Ryall creating fear: Greens

Kevin Hague
Kevin Hague
Concern that Health Minister Tony Ryall is creating a climate of fear in the health sector has been raised by Green Party health spokesman and former district health board chief executive, Kevin Hague.

In Dunedin this week, he said speculation that Mr Ryall would be changing a considerable number of board chairpersons reflected the problem the minister had with trusting people in important positions in the health sector.

Since Mr Ryall had been in power there had been massive erosion of capability in the Ministry of Health and the ministry's capacity to do its job had been greatly diminished.

Mr Hague said he was fearful of the same thing with wholesale change in the leadership of boards. He predicted huge loss of experience and knowledge from the sector, "to our cost".

He also expressed concern that throughout the country, Mr Ryall was directly phoning people in low levels of district health board management, something he described as "incredibly inadvisable".

Such "inappropriate" relationships meant that everyone "between the person phoned and the minister is unsure of their ground", and unsure whether they could get on with their job without the risk of being "second-guessed by the minister".

This could leave people scared to make decisions and lead to "paralysis by fear" in the sector, which was "the last thing we need".

Usually, health ministers' main contact was with the board chairpersons, although at times some things were discussed with chief executives, but usually with "chairmen kept in the loop".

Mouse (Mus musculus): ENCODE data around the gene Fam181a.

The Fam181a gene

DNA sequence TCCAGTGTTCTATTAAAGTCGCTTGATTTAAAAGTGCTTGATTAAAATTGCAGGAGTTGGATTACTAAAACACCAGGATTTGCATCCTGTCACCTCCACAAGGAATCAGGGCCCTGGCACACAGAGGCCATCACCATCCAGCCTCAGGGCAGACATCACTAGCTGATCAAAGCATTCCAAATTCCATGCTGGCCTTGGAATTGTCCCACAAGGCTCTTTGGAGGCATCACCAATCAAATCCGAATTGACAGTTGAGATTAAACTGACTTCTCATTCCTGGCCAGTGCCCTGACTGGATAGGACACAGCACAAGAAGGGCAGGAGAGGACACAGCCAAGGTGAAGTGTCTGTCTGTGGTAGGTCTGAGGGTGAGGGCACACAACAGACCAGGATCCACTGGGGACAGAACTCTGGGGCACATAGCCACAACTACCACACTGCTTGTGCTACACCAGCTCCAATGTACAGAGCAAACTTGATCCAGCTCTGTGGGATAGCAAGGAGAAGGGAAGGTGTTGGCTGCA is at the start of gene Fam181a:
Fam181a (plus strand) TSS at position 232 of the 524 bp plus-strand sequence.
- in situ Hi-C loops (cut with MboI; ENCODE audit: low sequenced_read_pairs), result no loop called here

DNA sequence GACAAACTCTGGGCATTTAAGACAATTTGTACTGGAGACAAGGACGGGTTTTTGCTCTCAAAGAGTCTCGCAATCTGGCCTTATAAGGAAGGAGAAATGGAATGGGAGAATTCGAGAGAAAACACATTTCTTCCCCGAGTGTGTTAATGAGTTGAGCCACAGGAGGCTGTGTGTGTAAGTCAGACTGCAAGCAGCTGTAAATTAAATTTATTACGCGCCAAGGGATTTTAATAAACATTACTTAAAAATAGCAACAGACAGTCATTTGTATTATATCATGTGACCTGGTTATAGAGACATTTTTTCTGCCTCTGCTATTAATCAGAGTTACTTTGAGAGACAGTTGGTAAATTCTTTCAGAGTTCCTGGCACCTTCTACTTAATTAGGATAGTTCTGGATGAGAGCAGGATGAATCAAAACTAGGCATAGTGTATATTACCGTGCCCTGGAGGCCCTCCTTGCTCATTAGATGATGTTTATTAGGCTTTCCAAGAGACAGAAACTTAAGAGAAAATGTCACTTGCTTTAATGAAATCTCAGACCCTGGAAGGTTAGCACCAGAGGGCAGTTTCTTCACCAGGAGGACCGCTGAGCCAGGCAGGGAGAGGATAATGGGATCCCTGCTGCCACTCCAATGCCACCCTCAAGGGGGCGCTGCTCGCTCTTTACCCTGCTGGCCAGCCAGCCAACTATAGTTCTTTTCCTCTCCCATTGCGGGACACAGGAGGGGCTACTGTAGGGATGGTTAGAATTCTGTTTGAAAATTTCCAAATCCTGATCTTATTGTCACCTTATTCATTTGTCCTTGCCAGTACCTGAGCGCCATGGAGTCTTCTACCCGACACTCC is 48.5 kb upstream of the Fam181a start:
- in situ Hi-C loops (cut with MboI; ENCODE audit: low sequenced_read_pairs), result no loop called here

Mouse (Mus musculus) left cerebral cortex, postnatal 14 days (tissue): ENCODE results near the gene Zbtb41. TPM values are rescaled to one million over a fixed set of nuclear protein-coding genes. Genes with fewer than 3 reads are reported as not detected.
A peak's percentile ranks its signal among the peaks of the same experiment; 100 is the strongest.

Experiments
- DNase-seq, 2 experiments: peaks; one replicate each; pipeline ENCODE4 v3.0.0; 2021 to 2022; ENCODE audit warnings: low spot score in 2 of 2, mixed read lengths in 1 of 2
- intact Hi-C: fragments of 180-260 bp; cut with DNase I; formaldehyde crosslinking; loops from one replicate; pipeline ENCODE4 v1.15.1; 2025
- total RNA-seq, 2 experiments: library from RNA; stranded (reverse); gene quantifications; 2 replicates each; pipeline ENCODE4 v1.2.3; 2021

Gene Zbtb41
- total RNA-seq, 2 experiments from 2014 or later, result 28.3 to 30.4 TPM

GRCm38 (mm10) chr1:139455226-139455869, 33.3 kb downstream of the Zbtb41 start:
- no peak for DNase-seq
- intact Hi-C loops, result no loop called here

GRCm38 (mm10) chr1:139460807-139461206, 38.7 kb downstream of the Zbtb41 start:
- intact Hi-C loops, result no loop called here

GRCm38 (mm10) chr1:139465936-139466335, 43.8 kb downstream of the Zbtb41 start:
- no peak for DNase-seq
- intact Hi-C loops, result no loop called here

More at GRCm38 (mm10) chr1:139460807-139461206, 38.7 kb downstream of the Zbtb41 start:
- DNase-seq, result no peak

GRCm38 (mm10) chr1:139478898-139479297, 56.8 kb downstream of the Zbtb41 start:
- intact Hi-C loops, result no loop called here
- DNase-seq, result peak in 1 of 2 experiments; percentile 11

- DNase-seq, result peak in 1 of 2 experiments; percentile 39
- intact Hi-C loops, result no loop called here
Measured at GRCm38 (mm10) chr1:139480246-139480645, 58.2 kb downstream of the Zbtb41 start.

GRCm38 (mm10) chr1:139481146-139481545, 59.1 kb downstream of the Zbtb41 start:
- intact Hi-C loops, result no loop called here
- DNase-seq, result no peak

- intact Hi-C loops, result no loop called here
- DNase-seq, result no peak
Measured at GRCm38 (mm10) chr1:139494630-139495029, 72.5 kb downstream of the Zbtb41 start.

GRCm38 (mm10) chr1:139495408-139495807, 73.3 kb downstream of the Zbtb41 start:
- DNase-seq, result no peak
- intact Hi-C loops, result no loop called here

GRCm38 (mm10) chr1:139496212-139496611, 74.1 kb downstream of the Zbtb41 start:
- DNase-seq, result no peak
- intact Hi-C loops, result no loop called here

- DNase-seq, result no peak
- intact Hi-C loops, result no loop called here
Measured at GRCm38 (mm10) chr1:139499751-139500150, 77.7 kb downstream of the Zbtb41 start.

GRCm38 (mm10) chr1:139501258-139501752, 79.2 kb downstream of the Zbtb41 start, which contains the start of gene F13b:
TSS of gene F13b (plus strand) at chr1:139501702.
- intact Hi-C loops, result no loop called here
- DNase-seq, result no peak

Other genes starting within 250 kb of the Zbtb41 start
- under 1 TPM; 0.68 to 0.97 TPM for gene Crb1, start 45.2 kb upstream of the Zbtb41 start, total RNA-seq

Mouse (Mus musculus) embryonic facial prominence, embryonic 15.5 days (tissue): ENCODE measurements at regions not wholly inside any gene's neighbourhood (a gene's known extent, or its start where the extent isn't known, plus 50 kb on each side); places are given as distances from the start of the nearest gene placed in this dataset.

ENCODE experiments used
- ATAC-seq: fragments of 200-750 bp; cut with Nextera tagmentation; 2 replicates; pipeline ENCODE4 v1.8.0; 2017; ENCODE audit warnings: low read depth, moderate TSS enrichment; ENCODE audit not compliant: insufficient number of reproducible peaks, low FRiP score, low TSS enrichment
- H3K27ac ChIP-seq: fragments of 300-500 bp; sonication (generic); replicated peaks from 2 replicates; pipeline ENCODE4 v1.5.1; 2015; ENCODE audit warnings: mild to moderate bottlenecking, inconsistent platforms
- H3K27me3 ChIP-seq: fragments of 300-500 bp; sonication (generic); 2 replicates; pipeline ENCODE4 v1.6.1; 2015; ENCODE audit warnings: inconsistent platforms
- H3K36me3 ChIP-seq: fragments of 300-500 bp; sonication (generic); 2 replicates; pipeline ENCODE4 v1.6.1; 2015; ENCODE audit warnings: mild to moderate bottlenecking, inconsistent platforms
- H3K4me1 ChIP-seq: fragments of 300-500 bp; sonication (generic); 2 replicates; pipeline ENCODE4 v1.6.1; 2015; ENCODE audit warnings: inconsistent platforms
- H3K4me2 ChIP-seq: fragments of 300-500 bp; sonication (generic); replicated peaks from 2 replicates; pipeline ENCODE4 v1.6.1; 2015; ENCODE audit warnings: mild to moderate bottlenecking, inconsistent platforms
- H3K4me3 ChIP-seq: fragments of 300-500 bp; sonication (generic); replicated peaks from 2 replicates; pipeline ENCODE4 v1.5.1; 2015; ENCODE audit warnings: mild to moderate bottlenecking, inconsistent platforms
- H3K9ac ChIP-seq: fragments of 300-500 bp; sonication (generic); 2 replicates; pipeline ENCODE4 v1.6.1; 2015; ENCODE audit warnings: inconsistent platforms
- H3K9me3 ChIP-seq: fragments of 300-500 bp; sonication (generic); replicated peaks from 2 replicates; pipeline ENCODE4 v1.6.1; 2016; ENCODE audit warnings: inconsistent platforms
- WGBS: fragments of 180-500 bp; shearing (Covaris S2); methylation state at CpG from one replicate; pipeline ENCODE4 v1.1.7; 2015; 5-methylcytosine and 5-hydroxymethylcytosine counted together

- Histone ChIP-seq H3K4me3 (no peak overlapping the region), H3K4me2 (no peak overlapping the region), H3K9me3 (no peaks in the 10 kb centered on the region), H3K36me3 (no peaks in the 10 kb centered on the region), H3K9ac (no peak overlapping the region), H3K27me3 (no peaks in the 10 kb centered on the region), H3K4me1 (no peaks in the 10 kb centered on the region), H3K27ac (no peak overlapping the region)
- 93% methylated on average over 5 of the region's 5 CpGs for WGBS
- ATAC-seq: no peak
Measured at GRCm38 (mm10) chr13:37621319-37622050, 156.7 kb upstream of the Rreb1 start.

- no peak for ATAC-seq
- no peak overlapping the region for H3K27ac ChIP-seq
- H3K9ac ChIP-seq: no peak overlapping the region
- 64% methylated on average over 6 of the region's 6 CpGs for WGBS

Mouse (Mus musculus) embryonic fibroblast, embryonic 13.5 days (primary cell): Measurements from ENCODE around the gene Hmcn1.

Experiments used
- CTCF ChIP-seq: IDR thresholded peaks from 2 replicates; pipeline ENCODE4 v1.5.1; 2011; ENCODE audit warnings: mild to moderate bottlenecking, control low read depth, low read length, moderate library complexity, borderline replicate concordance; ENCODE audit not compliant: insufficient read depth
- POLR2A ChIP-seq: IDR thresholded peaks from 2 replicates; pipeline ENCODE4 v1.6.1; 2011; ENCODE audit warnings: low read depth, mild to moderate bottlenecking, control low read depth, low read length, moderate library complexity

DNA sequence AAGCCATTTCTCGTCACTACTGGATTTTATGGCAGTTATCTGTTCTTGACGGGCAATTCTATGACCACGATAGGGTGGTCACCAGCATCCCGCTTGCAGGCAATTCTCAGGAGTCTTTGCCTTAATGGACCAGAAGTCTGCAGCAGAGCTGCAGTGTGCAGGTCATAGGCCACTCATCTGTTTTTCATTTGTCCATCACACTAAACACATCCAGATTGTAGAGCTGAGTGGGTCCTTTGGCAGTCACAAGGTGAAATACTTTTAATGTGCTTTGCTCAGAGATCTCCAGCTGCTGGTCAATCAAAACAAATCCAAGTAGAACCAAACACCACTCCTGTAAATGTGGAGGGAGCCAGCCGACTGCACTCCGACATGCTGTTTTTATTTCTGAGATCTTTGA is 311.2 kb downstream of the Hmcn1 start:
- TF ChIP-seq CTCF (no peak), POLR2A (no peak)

"It is highly unusual for the minister to go below the level of chief executive. This minister has chosen to go quite a lot below that, not to talk about a broad overview, but to talk about quite detailed operational matters."

Mr Ryall's office, asked for comment on Mr Hague's concerns, said he would not be commenting on opposition speculation.

There has been increasing speculation that the Southern board will be chaired by Timaru accountant and former South Canterbury District Health Board chairman Joe Butterfield.

Asked about the place of chairing appointments outside of regions, Mr Hague said his experience of it on the West Coast had been a positive one, but someone from outside could have difficulty with the community aspect of the job.

While boards were legally accountable to the minister, they also felt an ethical accountability to their communities, which meant they walked a "tightrope".

Mr Ryall is expected to announce his board appointments before the end of the month.

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